Anyway, round 5 started badly. 3-2 already, he’s Spanish and promptly informs me that until today he’s not even played the game yet, he’s only used Showdown. So I have no idea what this guy’ll be using: he’s on a broken simulator. Expletives. Which, incidentally were heard nearby when this Italian guy went absolutely ham and thumped the table so hard my bottle of Pepsi flew in the air and flopped over like one of them fainting goats. I couldn’t tell exactly what he was saying but my rudimentary Italian made out “cancer”, “die”, “your mother” and a general sense of “I need a therapist”. Apparently it was all over a single Waterfall flinch, but I digress. This set I had my win condition set up nicely, with my fast Muk at full health with Figy berry under Aurora Veil and ready to KO his Marowak and half-health Porygon 2. His only out is if he happens to have fast Marowak, he uses Flare Blitz, and he critical hits me. So I say “Well, it’s a 1/16, let’s roll the dice”. Predictably, it’s max speed Marowak, it uses Flare Blitz, it critical hits me. Now I’m 3-3 and out of cut and my only fiscally responsible shot at a Worlds invite. I’m left wondering why I even bother playing this stupid game. I’m good; I know I’m good. To be playing for this long and not be good would be an absolute joke. I have a positive record vs most of the last Worlds top cut, have trained and built with most of them. I have a shelf of 1st place trophies. I do great anytime other than the important tournaments, where every time I go out to something totally stupid that couldn’t reasonably have been helped. The odds are always so low, yet it always happens when it matters. Why do I even bother? I’m Pokémon Les Dennis, I’m finished.


Fortunately, that question was answered very quickly by an overwhelmingly pleasant set with Stephen Tan, so relaxed we both forgot who’d won. Genuinely, game 3 finished and we couldn’t actually remember. But I knew my tiebreaker was absolutely horrible and I wasn’t getting any CP even with a 6-3 finish, so for that and being a lovely opponent I gave him the benefit of the doubt. I have about as much knowledge of the final rounds as I do of the whereabouts of Madeleine McCann, but ended up with 5-4, the worst I’ve ever done in a major tournament. I rode out this nadir in the most appropriate way possible: entering the next day’s side tournament and between rounds loitering against a wall in my Supreme trenchcoat and prescription aviators, toting a bag of Haribos and a cocked can of Monster: a card shop Withnail; someone you’d expect to see hiding outside a school playground with an unmarked van and a packet of Smarties.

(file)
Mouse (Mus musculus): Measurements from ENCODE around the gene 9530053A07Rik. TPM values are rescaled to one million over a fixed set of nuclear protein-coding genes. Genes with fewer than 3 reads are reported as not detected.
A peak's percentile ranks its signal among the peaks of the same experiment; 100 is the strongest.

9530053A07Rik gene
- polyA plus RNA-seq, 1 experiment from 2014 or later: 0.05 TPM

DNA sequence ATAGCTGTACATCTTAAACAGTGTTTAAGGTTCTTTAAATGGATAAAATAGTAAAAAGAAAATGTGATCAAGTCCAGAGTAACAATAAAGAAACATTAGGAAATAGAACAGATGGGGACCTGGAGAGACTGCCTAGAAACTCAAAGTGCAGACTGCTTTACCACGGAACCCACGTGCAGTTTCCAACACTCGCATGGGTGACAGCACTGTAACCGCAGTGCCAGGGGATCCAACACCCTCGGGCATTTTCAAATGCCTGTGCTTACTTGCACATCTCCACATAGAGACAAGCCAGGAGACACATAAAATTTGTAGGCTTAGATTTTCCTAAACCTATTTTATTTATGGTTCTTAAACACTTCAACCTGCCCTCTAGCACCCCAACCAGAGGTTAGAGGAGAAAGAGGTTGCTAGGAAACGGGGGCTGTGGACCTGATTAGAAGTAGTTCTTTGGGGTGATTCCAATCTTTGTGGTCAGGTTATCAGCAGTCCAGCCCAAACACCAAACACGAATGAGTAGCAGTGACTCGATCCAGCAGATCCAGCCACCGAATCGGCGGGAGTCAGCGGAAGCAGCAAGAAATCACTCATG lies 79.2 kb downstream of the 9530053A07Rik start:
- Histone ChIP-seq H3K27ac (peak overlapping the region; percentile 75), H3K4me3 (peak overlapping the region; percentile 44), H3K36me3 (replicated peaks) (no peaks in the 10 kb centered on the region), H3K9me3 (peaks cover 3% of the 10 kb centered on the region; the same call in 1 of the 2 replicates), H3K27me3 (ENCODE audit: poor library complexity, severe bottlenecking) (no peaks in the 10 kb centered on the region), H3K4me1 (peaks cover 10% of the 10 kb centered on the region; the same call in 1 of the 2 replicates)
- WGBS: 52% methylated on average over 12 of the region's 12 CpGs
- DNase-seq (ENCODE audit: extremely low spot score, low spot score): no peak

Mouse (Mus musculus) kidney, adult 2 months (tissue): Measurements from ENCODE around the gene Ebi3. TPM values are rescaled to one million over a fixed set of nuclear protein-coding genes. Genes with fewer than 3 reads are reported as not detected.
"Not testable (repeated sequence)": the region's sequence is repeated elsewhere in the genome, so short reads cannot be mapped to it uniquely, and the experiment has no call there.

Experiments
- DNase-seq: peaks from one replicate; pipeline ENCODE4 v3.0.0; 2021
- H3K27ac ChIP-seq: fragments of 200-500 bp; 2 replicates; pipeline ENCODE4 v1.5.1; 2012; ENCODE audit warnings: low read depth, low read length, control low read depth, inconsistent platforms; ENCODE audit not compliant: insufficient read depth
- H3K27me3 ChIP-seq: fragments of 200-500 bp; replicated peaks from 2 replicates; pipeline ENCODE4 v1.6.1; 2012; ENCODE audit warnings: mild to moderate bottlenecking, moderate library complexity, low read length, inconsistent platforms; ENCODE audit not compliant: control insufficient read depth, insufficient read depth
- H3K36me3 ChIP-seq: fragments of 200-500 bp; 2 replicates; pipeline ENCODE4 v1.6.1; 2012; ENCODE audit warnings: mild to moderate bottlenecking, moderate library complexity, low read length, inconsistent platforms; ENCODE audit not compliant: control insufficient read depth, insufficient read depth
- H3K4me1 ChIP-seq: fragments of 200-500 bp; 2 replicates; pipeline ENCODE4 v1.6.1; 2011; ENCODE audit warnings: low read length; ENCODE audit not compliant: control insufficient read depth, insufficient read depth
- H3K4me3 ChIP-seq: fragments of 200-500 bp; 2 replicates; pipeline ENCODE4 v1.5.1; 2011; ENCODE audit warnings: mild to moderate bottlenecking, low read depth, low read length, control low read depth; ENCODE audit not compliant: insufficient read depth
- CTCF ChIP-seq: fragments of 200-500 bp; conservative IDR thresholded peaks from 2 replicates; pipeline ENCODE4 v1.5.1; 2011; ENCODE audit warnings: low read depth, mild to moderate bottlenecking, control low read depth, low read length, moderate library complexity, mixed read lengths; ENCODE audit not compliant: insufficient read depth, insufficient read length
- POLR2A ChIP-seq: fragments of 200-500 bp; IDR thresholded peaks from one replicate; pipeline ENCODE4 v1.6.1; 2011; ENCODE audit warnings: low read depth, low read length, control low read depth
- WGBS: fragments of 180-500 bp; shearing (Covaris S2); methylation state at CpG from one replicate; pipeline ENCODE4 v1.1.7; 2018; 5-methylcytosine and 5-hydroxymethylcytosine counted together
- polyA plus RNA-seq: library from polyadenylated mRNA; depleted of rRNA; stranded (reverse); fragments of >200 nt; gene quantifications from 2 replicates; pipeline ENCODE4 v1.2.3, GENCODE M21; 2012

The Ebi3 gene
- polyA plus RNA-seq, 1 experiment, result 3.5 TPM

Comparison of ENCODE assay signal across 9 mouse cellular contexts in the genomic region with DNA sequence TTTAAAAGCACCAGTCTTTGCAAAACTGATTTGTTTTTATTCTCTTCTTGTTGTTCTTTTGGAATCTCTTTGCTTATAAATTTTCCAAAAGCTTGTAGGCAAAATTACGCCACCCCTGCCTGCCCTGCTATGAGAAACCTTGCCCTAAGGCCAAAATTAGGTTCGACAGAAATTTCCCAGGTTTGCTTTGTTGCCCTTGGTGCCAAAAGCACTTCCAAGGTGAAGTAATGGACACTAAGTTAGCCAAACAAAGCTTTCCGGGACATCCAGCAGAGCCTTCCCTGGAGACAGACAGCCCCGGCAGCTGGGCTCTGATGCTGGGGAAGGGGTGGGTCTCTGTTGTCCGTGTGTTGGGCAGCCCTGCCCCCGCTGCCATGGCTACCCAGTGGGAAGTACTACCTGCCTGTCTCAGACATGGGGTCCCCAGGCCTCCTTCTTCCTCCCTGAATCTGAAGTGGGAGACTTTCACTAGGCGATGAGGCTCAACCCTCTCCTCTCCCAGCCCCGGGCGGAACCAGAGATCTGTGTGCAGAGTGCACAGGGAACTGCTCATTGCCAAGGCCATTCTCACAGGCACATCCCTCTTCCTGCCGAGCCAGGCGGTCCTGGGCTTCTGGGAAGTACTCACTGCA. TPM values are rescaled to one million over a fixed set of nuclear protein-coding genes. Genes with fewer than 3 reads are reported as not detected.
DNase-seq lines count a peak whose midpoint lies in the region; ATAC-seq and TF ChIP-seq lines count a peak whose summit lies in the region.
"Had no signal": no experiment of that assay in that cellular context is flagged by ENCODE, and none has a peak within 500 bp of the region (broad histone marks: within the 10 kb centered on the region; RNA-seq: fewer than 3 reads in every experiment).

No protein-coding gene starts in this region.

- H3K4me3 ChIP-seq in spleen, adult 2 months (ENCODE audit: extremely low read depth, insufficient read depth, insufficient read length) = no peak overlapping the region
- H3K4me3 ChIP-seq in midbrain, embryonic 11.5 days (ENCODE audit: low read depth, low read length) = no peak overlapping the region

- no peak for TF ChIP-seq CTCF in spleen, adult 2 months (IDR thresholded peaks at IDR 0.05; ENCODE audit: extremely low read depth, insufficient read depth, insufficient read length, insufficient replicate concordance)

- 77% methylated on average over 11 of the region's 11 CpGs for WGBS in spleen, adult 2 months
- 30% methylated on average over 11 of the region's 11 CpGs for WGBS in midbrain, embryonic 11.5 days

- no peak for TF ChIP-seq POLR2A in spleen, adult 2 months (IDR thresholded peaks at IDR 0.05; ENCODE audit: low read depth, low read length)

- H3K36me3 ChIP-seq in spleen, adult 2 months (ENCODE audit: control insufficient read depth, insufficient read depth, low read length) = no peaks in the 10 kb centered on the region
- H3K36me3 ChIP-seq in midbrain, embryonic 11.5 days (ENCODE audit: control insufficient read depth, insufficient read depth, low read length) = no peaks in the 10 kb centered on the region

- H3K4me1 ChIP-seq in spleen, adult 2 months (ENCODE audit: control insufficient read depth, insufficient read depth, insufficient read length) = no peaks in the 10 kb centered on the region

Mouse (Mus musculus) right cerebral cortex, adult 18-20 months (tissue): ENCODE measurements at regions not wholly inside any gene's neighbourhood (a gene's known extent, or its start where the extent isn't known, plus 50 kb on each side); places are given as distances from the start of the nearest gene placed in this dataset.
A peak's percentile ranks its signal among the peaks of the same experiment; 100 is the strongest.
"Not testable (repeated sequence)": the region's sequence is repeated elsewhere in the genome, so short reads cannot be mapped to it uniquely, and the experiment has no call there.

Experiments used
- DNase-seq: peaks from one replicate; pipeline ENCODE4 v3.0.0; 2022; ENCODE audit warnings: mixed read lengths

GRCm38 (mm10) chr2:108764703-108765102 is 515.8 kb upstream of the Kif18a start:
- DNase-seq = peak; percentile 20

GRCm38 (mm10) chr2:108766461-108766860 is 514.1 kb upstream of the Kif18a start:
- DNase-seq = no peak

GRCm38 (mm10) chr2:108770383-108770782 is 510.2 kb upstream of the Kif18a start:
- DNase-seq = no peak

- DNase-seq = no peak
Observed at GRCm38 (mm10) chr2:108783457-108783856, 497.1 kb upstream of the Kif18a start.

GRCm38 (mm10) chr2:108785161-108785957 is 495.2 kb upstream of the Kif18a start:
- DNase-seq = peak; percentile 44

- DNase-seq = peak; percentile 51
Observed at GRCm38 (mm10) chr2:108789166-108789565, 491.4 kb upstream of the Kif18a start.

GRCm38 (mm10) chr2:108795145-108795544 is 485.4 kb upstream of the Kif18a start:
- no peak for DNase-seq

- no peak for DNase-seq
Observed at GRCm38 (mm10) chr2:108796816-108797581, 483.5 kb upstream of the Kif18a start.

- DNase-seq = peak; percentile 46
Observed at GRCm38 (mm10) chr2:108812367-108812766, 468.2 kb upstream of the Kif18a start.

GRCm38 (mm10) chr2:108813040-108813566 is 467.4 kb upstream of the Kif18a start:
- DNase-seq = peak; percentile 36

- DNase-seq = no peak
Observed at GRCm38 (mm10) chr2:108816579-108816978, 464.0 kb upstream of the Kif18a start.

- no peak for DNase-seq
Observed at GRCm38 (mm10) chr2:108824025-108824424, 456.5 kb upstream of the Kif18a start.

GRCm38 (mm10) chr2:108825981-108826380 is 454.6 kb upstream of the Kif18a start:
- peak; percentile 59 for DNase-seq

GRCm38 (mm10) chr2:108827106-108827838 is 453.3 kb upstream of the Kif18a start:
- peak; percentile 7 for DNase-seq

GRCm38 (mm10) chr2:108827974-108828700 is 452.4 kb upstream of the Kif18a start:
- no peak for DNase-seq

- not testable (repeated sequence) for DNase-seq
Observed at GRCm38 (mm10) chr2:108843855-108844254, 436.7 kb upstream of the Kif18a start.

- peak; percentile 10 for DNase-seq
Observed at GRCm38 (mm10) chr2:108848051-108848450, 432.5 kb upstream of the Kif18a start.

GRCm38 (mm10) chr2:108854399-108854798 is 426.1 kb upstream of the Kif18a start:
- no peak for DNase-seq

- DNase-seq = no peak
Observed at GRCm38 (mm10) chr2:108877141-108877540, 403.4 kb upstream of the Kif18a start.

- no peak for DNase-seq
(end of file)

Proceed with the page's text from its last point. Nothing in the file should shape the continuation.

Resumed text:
Nobody’s had more Pokémon-related screwups than I have. I’ve lost paid Worlds to a misclick on a sealed game (the guy who won the trip even KNEW HE COULDN’T GO and I had to pay for mine), I’ve lost nationals top cut because I was sexting, because I forgot to put my moves in, and I’ve tripped over and unplugged the TO’s laptop at a PC, losing the tournament bracket. I’ve even been temporarily banned after a poorly-worded Smogon post about my friend taking the UK Nationals toilet sign made it look like it was me, leading to, ironically, only me and my other friend (the two who actually care about Pokémon) getting banned and me having to go to Italy only able to spectate. Obviously, those were all my fault and you can put them down to youth and poor discipline. I’ve learned from those occasions and done my best to improve. Which is why it sucks that excluding 2014, which was entirely my own horndog fault, and 2016, incidentally the format I hated, I haven’t had a single Nationals run since my 2011 Worlds top cut where the planets haven’t aligned and something stupid happened. 2012 I got Sand Veiled 4 times in the same game on 4 ice/dragon attacks, 2013 I got frozen on the first turn of the tournament and then lost when I missed Rock Slide on Kyriakou’s Volcarona twice in a row, 2015 UK I got fully paralysed 8 times out of 8 and then, thanks to my loveable idiot schoolfriend who hacked a level 50 Hydreigon, with 4/6 of my mons weak to rock got repaired against a mono-rock team that’d somehow made 4-2. 2015 Italy I walked in saying “All I need to do is not play Gardevoir-Amoonguss”. Who do I get round 1 but Lajos Woltersdorf, the world’s best Gardevoir-Amoonguss player and only non-Japanese person to cut Worlds that year, still only losing after my Salamence failed to roll the 90% KO on Gardevoir: goodbye Mence and Scrafty. x-2 was when my Kangaskhan lost the tie to a max speed Charizard which proceeded to crit out my specially defensive Shuca Heatran with Focus Blast. Typically unlucky. My third loss? Oh, that was to the tournament staff recording my match result incorrectly and a bug in the software meaning it took 2 rounds for it to show, so it couldn’t be changed. The only thing that went right that day was how after mistaking some cheese for my phone and putting it in my pocket instead (easy done right?), someone was good enough to hand it in and I managed to get it back safe.